13. Building a derby car, found some unexpected rust in the frame
  14. I was cleaning up today and decided my puller plate should be painted I changed a pitman arm on a 2016 Chev 2500 tonight, I slice the old arm with an air saw and split it with a chisel to remove it on these trucks, the cut and split on this truck was the best one to date, I think I owe that to experience and the recent change from L style to V style hi flo air line fittings
  15. I could list a few vehicles but since I can only pick one and a guy always needs a pickup... 1980 Dodge Power Wagon W200, in Dark Cashmere Metallic(brown), reg cab long box, with a healthy 500 cubic inch big block Chrysler, maybe an overdrive transmission upgrade, stock heavy duty suspension, chrome "sawblade" wheels, some size like 255/85/16 aggressive all terrain tires, custom subtle heavy duty bumpers I own the truck, it's been in the family since around 91, I've owned it since 2005, haven't drove it since around 2009, it currently has a 318 and the rear heavy duty bumper, someday I'll build it
  16. A Ford 9 inch or a GM 10 bolt with bolt in axles are a similar idea, a Ford 8n has a similar setup as well
  17. These are some pictures I found on the web of the setup on the Toyota
  18. Today I made an adapter plate for pulling rear wheel bearings on a Toyota Tundra, in the past I have torched them apart, which is nasty, this truck is the first since I've been self employed, I looked for a proper puller, it was last Thursday or Friday, couldn't get the one with the adapter plate or pattern for this truck this week, but could get the same one minus the one adapter plate for about $100 less and delivered by Sunday, mint, I'll make the plate Sunday and do the job Monday or Tuesday, the truck owner works for my parents so he's on the property throughout the week from 8-5 As it really happened... didn't get to the Tundra right at 8 this Thursday morning, more like 10, before 10 I looked at and sold another day's worth of work on another truck and finished a car that took a couple hours later than expected last night, got the Tundra apart and verified I had all the right parts just before noon, busy as heck!!! My Wife had the day off today, we previously planned on going out for lunch, type of thing we seldom do together. When she saw my workload around 11 she suggested we could go to lunch next Tuesday, I almost agreed, but thinking about it for less than 3 minutes I realized; what lie am I believing that I'll be less busy another day, in the past 15 years she and my kids have waited long enough on broken cars, the cars can wait an hour or two every week or two from now on, the four of us had a good lunch together today At around 1pm today I started making the plate for the Tundra, far cry from Sunday afternoon, but got it done and got the truck fixed, here's some pics of the plate and some exhaust pics as well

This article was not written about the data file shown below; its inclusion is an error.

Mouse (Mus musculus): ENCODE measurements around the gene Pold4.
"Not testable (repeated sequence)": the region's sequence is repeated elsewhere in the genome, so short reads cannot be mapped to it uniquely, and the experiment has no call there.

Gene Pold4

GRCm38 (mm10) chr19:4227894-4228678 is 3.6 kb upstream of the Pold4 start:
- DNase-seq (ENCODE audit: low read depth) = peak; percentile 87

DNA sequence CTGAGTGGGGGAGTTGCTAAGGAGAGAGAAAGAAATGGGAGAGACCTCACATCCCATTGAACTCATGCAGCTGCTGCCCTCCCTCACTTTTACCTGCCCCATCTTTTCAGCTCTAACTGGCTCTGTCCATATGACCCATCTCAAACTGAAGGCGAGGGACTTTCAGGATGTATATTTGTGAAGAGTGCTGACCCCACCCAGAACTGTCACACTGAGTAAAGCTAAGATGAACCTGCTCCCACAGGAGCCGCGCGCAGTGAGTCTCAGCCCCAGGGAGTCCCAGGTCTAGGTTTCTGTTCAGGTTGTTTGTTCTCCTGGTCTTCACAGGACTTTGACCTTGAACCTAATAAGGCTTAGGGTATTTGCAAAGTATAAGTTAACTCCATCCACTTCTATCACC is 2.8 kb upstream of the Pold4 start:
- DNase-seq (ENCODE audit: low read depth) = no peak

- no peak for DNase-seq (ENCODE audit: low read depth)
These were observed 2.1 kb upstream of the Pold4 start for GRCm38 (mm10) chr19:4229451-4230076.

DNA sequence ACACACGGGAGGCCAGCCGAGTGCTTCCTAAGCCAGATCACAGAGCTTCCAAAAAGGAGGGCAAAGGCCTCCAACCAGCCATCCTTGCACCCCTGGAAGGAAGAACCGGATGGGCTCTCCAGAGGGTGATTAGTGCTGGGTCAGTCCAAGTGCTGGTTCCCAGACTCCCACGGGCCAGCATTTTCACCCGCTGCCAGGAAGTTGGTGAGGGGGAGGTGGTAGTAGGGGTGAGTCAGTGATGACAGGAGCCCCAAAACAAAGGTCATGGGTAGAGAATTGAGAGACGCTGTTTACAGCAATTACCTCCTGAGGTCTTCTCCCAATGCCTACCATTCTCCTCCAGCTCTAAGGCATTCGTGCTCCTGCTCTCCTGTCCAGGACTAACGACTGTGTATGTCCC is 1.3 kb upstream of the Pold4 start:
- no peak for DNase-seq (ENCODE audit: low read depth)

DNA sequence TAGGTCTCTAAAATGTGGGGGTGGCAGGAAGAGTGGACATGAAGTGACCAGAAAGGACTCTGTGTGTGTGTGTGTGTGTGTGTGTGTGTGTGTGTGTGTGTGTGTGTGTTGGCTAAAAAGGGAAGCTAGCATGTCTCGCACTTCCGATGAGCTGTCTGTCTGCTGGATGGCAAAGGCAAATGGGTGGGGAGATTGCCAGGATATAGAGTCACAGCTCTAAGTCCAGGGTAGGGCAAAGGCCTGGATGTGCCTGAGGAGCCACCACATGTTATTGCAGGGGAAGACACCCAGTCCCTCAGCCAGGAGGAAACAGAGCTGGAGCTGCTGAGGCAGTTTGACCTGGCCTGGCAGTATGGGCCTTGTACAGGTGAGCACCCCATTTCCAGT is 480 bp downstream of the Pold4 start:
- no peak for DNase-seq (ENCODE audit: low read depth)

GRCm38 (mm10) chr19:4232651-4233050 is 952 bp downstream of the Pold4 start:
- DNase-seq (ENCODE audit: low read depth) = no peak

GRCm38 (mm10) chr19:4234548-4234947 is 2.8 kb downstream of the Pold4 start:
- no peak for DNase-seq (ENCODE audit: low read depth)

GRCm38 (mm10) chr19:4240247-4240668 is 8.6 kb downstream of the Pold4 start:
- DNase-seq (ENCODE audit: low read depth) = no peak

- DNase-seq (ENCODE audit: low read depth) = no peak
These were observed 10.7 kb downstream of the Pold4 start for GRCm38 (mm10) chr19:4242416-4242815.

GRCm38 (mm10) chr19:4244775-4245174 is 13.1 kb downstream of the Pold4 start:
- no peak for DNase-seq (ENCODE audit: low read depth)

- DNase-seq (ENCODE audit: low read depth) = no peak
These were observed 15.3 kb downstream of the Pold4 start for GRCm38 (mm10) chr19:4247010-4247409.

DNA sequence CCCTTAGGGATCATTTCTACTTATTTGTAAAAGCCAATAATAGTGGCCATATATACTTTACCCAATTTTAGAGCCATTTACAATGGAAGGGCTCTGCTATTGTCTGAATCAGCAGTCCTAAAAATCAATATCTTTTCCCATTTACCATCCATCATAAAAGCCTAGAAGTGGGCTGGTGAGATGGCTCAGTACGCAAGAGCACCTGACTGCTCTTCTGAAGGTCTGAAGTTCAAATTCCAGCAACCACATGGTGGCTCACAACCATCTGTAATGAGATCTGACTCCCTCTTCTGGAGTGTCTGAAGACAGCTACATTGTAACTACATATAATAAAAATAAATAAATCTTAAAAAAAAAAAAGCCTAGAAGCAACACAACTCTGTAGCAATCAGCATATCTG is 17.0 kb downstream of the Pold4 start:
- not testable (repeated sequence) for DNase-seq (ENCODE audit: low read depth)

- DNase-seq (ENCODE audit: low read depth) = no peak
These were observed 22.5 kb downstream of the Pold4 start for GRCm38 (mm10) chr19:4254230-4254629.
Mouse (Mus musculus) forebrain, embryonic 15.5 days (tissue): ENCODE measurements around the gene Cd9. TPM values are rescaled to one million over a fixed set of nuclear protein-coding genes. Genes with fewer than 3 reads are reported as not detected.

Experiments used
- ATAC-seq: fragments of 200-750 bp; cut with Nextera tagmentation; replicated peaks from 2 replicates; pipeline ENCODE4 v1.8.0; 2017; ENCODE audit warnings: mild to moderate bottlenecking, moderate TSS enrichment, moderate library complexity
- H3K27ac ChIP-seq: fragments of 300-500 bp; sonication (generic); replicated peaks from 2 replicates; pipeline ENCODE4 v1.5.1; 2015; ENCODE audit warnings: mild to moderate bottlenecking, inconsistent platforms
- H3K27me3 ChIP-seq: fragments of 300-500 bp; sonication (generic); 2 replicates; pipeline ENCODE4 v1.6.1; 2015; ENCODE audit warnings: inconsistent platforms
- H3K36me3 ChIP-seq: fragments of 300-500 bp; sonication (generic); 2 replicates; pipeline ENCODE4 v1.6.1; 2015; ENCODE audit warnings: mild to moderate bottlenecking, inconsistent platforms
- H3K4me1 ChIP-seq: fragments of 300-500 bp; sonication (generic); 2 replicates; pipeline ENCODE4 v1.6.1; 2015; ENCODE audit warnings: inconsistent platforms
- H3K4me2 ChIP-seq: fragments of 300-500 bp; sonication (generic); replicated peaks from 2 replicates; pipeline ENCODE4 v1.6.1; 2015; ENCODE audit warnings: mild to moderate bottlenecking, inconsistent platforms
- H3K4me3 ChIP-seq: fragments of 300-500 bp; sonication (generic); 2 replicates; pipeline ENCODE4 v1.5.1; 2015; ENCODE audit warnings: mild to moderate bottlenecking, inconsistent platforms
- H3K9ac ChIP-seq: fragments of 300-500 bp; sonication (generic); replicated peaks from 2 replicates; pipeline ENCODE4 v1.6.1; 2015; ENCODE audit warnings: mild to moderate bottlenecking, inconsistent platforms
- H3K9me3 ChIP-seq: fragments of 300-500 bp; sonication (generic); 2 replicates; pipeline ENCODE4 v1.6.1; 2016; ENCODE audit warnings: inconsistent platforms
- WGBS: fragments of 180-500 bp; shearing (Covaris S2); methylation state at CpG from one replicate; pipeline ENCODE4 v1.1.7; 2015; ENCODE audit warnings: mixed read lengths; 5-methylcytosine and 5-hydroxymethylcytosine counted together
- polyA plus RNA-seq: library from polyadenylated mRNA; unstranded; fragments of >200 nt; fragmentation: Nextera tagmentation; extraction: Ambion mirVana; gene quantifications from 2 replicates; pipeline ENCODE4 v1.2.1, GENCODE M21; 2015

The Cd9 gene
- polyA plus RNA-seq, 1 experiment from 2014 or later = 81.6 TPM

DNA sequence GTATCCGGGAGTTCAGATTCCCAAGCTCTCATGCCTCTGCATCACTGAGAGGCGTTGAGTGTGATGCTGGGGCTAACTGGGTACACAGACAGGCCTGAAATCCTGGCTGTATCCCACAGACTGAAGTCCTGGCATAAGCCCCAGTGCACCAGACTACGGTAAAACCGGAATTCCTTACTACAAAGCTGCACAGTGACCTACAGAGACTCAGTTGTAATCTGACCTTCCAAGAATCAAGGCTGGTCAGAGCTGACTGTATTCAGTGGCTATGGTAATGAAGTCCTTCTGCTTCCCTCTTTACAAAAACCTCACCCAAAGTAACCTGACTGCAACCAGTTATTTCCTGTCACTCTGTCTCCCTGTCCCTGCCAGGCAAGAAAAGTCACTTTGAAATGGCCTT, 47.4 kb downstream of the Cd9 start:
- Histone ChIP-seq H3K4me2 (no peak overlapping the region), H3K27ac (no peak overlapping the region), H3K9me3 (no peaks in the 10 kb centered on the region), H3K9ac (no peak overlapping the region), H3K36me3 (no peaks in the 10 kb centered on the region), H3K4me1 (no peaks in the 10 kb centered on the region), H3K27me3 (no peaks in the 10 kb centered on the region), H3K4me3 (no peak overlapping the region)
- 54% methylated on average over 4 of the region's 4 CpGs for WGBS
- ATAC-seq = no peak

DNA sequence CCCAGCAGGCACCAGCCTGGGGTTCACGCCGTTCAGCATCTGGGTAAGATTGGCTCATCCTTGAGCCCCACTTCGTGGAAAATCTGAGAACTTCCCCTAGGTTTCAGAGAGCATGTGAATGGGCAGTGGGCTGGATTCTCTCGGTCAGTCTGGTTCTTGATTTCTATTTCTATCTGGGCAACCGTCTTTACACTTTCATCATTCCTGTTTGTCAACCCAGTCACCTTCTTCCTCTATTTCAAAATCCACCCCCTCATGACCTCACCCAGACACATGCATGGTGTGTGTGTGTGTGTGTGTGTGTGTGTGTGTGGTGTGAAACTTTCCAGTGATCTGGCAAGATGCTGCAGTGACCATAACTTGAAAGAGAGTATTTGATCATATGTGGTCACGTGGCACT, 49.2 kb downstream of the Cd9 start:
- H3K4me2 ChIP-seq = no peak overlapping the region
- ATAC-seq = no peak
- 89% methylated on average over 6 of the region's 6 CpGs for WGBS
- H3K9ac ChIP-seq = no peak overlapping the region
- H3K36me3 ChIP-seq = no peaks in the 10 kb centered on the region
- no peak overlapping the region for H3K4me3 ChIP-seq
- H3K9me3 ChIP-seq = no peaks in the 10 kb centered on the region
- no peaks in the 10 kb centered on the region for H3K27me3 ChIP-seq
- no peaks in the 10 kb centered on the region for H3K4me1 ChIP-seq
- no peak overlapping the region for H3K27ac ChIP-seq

19. I hear you, being a tradesman dealing with and hearing about problems and deadlines is normal, and can be tough, lots of calls for work are "emergencies" the sudden plumbing/electrical/mechanical breakdown happens and usually messes up the best plans, but many customers seem to enjoy making the job difficult, some of the difficult customers are just panicky types and most are just difficult Don't forget that they called you, you weren't handing out flyers, I'd bet that you don't have a problem keeping your work schedule full Honest, hardworking tradesman are hard to find, especially the ones that agree to do the nasty jobs, and do them well, even though it isn't always the most profitable, it's the pride of a job well done and accomplishing the "impossible" I've been self employed in auto repair for 3 years this October, in that time I have heard claims of my wealth for the purchase of a 13 year old $3900 snowmobile, it was a new one according to rumour, I was taking over the local towing scene when I bought a $4000 886000km 2007 Dodge wrecker as a yard truck, I had a guy working with me and installed a brand new hoist outdoors when I put up a $500 used hoist outside, I bought my wife a new 2022 RAV4 when she bought it on her own, I find the stories funny, if I feel a need to say anything about my huge income I usually comment sarcastically about the new cigarette boat on order or buying the neighbour's place, which I haven't raised the funds for yet, I do OK compared to my income working as a mechanic for someone else 8-5, but put in way more hours than 40-50 a week, so maybe don't make as much or same per hour, but I work from home, have a fully equipped shop that's mine, it was cool that my former boss footed the bill for supplies to repair gas lines on a new mud truck as a perk, but cooler that I have that stuff here now that's mine, it's like fool small town country boy pride for lack of a better term That "fool" pride is the backbone of America, Canada or anywhere, and I say backbone loosely, but firmly, because I am from the working class I don't have the blind pride that we are the only good ones, it takes all kinds of people to make the world go around, but when there is a snowstorm, tornado or flood, the talents of the local winery or internet cafe aren't as needed Long winded response here but the idea is that the real wealth of being a local small business is the fact that you are a real part of a community, why do you keep doing it? Because to be a better person you actually have to be better